The good thing for Labour about Ed Miliband’s speech yesterday was that he didn’t talk about the deficit, or welfare or other thorny issues which make certain sections of the party very grumpy indeed. The Labour leader made only fleeting references to cuts to public services, too. So there was little to disagree on. It is when he comes to tackle issues such as these that Miliband will see his party mood sour considerably from its cheery response yesterday.
The problem is that on these issues, the party is still struggling to work out how far it should go to meet voters’ demands without betraying what it sees as its core values. Liam Byrne is a member of the shadow cabinet who is well-attuned to what polling shows about attitudes towards welfare, but his pronouncements have a tendency to dismay his own activists. He performed an awkward dance on the benefits cap, which meant he was both ridiculed by Cameron for eventually opposing the section of the legislation, and criticised by members of his own party for failing to oppose it sooner.
I’ve just spoken to Labour MP Austin Mitchell who is furious that Byrne continues to be ‘too cautious’ on welfare cuts. ‘It’s the job of the opposition to oppose, not make the case for Tory cuts. I think we are being far too cautious,’ he said. He condemned Byrne’s concession that Labour may end universal eligibility for benefits such as the winter fuel payment, saying that this would be ‘difficult’ for Labour.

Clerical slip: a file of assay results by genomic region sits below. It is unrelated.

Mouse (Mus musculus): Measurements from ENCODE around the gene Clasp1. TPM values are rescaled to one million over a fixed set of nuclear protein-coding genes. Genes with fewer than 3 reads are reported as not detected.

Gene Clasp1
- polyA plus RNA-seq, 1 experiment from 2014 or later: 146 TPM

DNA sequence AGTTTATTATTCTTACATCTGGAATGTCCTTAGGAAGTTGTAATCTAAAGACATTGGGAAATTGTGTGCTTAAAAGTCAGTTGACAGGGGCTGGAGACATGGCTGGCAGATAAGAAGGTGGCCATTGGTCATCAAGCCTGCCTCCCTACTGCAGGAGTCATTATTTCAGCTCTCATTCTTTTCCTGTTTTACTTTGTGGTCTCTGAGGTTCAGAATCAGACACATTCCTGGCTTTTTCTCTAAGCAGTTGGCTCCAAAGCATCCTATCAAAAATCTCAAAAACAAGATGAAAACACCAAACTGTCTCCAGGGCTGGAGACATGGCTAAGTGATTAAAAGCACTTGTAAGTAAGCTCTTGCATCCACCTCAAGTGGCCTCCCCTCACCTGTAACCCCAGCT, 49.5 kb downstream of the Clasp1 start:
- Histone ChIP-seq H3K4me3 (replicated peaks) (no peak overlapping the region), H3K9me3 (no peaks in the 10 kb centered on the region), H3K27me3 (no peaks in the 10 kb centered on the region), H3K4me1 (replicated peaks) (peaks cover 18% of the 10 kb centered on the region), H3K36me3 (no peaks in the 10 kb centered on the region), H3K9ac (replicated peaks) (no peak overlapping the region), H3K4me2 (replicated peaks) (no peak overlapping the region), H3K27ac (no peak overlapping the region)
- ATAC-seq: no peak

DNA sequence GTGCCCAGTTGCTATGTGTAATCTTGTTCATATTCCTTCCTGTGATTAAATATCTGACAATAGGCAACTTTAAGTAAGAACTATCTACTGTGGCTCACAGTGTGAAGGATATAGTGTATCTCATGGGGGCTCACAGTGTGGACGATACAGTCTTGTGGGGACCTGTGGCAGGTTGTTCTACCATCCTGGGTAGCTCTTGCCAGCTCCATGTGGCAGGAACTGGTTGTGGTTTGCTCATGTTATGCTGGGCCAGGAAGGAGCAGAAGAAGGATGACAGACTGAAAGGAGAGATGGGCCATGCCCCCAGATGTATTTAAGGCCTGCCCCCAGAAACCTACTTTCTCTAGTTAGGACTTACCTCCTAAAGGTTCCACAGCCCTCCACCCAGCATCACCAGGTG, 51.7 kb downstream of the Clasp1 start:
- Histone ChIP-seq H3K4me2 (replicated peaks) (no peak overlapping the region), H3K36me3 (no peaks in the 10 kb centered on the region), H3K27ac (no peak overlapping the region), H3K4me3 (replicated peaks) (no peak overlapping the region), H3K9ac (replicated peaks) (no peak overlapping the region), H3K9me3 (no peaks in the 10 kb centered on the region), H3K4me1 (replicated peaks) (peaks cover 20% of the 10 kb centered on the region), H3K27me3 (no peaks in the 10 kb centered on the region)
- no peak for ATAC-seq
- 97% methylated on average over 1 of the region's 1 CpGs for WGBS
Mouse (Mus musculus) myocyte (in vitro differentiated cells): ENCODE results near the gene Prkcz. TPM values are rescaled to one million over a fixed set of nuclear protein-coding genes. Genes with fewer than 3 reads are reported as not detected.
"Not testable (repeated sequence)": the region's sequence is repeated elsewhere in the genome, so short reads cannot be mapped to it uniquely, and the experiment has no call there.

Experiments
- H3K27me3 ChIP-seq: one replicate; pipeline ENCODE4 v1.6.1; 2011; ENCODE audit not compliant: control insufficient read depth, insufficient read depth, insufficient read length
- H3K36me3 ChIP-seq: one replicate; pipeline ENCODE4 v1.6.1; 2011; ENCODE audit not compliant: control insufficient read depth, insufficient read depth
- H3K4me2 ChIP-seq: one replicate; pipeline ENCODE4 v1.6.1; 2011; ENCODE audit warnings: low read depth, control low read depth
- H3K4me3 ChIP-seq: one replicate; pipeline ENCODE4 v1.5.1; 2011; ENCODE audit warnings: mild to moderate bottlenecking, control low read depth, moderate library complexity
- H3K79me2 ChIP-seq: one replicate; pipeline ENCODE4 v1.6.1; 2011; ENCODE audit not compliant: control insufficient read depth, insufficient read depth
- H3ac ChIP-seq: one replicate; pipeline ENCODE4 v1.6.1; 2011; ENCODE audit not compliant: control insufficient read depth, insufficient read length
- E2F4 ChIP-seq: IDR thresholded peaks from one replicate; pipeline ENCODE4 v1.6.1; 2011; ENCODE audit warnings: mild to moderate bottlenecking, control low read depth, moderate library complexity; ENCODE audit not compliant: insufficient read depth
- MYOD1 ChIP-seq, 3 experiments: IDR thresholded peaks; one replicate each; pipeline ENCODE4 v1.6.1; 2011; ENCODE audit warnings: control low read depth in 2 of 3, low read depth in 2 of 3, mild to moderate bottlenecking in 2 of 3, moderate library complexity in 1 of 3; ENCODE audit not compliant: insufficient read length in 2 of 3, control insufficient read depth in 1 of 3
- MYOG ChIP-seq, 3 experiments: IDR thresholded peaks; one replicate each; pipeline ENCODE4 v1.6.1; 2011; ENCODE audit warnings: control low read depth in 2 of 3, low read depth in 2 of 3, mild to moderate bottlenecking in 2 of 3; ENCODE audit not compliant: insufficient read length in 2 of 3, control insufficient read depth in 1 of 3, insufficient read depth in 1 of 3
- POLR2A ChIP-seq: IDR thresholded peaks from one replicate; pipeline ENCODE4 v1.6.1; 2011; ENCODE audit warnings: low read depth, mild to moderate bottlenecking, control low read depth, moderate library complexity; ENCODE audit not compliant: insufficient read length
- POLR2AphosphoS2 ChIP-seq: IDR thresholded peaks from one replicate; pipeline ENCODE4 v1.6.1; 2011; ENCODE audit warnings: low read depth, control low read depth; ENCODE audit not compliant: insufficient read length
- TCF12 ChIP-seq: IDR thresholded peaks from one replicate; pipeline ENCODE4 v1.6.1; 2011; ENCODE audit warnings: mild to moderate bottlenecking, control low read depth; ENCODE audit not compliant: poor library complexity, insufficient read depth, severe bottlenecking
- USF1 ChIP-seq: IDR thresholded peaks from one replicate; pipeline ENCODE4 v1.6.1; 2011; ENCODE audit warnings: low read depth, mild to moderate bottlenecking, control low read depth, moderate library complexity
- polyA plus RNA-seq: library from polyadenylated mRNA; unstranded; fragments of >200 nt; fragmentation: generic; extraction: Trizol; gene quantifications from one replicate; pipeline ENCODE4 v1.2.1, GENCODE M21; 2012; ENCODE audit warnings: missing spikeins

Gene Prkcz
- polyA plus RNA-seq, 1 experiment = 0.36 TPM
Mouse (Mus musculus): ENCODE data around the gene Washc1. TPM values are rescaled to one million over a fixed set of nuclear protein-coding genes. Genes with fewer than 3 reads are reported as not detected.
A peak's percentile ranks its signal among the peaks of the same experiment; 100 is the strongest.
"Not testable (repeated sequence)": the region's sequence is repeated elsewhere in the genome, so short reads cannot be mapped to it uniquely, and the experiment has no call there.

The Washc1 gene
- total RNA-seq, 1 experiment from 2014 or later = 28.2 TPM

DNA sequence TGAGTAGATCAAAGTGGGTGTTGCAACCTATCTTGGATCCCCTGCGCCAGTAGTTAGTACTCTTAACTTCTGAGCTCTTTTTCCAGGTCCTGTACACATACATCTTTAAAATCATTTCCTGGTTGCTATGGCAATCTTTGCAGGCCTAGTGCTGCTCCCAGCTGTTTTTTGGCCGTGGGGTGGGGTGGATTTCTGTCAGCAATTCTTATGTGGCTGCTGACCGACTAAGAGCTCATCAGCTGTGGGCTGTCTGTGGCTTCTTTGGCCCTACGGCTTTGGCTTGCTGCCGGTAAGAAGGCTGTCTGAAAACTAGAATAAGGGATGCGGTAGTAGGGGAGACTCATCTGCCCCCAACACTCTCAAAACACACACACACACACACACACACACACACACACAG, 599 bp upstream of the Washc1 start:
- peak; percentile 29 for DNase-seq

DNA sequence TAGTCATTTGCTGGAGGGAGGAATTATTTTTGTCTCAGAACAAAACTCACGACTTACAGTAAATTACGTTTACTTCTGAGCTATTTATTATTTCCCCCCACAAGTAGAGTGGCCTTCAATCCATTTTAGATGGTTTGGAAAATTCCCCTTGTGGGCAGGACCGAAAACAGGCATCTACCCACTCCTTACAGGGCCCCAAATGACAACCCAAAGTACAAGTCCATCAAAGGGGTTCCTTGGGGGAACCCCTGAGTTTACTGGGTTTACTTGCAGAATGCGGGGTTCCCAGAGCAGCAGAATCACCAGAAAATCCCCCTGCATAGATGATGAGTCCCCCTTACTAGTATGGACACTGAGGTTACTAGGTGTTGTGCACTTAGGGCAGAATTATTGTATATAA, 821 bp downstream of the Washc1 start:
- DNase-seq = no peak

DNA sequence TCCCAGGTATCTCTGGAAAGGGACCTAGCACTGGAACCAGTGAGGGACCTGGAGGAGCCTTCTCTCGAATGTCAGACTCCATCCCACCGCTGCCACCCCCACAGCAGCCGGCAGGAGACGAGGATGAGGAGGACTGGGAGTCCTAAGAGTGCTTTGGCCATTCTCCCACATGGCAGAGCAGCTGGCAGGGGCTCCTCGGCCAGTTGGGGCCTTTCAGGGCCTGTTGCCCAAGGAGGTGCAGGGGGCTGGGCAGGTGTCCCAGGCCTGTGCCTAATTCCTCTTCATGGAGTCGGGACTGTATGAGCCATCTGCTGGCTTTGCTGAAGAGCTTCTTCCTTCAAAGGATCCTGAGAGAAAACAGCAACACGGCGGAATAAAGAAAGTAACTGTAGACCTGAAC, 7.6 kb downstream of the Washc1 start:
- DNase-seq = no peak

‘People will come back to us because the economy has failed, not because we are considering ending universal benefits or talking about public sector reform.’
A far more toxic row is over public services and public sector pay. The battle cry from the unions to drive out the Blairite ‘cuckoos‘ from Labour’s nest came at the start of the party’s conference, but the putsch hasn’t really happened yet. When the Labour leadership reaches the point where it must articulate its position on pay and benefits in detail, the union chiefs will go into overdrive: remember that they still believe Ed Miliband owes them something for his union-backed leadership victory in 2010.
Labour MPs are currently rightly chuffed at how remarkably united their party is given it only recently left government. One remarked to me recently that the Conservatives were doing them an enormous favour by tearing each other apart on Europe, Lords reform and David Cameron’s leadership in general as the rows kept Labour plodding along outside the media spotlight. But it’s easy to be united when your party is swerving around awkward policy details, and it’s easy to be united when your leader has delivered a very impressive big picture speech. The far more telling test of Miliband’s leadership will be whether he can steer his party towards policies voters are looking for and make difficult spending decisions while maintaining unity.